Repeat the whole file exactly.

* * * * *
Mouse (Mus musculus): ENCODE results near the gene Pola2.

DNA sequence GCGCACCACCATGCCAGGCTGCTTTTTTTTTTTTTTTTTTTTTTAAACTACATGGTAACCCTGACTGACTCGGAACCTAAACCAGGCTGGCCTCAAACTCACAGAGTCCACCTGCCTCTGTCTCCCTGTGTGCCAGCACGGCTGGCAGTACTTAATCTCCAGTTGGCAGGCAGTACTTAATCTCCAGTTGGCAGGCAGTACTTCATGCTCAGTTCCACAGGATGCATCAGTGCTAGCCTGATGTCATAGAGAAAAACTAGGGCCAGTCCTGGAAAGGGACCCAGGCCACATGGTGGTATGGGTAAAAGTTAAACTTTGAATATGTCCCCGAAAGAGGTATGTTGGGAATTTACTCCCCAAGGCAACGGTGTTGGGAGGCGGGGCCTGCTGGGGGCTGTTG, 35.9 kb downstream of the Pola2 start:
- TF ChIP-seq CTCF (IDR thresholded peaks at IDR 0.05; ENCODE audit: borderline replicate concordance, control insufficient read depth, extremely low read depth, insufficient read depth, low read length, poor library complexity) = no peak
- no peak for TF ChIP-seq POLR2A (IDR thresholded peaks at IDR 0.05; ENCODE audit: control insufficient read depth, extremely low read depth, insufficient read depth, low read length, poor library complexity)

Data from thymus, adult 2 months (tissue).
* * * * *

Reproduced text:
Mouse (Mus musculus): ENCODE results near the gene Pola2.

DNA sequence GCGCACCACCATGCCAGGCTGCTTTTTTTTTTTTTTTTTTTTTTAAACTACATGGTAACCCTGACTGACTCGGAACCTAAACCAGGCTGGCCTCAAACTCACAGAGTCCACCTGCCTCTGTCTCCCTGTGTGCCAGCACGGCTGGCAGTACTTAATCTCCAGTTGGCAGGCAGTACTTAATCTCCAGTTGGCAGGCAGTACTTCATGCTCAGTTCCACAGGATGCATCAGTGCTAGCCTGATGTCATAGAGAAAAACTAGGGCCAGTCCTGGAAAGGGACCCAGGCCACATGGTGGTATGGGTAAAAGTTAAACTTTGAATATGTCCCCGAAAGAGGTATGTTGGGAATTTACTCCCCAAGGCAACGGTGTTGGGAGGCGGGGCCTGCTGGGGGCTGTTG, 35.9 kb downstream of the Pola2 start:
- TF ChIP-seq CTCF (IDR thresholded peaks at IDR 0.05; ENCODE audit: borderline replicate concordance, control insufficient read depth, extremely low read depth, insufficient read depth, low read length, poor library complexity) = no peak
- no peak for TF ChIP-seq POLR2A (IDR thresholded peaks at IDR 0.05; ENCODE audit: control insufficient read depth, extremely low read depth, insufficient read depth, low read length, poor library complexity)

Data from thymus, adult 2 months (tissue).